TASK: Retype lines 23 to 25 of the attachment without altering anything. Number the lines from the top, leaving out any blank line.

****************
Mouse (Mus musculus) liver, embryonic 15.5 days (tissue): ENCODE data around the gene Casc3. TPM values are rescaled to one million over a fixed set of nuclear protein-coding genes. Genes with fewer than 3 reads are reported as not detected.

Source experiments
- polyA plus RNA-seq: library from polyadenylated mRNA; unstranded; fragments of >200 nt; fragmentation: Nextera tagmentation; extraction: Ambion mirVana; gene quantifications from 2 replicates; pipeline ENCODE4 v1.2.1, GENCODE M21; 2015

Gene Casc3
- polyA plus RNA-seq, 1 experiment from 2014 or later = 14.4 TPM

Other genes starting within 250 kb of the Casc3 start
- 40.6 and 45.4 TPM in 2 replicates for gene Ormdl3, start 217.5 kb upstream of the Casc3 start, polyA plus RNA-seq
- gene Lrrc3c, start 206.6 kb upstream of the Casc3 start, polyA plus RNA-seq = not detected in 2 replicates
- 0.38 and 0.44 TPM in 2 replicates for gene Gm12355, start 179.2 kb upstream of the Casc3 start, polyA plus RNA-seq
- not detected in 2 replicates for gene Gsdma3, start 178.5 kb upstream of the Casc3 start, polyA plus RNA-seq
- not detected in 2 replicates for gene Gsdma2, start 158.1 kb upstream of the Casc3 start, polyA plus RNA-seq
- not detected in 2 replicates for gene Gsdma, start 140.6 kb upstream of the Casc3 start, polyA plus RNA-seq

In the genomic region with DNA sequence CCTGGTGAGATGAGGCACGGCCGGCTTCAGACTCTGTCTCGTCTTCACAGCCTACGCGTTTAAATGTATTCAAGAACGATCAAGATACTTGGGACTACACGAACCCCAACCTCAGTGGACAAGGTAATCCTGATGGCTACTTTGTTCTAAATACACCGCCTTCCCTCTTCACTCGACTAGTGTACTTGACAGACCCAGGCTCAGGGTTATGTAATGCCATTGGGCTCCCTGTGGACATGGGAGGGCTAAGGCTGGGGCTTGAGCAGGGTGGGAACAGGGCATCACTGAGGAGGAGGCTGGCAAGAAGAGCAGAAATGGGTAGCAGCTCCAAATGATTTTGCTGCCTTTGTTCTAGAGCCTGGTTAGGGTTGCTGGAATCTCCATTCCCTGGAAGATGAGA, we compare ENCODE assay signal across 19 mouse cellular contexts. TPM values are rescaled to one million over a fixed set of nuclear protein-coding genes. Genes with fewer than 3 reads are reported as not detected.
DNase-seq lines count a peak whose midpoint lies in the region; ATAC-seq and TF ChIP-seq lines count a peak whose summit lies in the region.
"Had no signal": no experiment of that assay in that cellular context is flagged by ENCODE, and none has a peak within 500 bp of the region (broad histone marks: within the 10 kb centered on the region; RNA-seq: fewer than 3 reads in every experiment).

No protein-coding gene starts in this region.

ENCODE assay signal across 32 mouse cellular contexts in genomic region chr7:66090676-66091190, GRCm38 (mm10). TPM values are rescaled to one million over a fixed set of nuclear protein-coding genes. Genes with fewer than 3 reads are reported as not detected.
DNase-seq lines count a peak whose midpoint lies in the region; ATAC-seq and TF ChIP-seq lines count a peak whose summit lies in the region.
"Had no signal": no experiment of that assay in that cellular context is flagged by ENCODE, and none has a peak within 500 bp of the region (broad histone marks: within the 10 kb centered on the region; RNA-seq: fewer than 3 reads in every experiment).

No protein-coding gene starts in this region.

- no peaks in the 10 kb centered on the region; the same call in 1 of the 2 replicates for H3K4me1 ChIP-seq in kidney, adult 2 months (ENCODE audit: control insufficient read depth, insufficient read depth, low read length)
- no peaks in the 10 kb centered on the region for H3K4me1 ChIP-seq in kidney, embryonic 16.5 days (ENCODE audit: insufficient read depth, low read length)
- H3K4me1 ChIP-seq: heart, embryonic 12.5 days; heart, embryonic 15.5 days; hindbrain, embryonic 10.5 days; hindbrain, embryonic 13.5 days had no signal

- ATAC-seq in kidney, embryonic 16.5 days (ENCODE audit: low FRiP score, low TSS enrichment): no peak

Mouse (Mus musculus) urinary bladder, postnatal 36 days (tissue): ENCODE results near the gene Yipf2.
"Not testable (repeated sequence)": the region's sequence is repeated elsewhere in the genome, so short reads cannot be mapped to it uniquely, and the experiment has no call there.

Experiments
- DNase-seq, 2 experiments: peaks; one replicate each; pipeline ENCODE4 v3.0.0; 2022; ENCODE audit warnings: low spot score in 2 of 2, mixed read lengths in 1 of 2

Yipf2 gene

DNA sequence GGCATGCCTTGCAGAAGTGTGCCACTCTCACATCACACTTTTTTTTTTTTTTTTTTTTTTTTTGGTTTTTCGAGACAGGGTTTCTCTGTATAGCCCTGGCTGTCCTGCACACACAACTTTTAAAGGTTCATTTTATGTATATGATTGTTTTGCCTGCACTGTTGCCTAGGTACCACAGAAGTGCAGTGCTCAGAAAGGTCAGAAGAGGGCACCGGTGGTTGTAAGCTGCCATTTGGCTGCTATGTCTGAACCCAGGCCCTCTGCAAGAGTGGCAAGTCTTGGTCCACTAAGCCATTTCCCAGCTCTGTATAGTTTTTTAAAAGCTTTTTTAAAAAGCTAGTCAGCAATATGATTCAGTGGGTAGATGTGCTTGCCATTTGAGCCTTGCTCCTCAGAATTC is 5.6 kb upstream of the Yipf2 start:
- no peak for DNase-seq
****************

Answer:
- H3K4me1 ChIP-seq: heart, embryonic 12.5 days; heart, embryonic 15.5 days; hindbrain, embryonic 10.5 days; hindbrain, embryonic 13.5 days had no signal

- ATAC-seq in kidney, embryonic 16.5 days (ENCODE audit: low FRiP score, low TSS enrichment): no peak

Mouse (Mus musculus) urinary bladder, postnatal 36 days (tissue): ENCODE results near the gene Yipf2.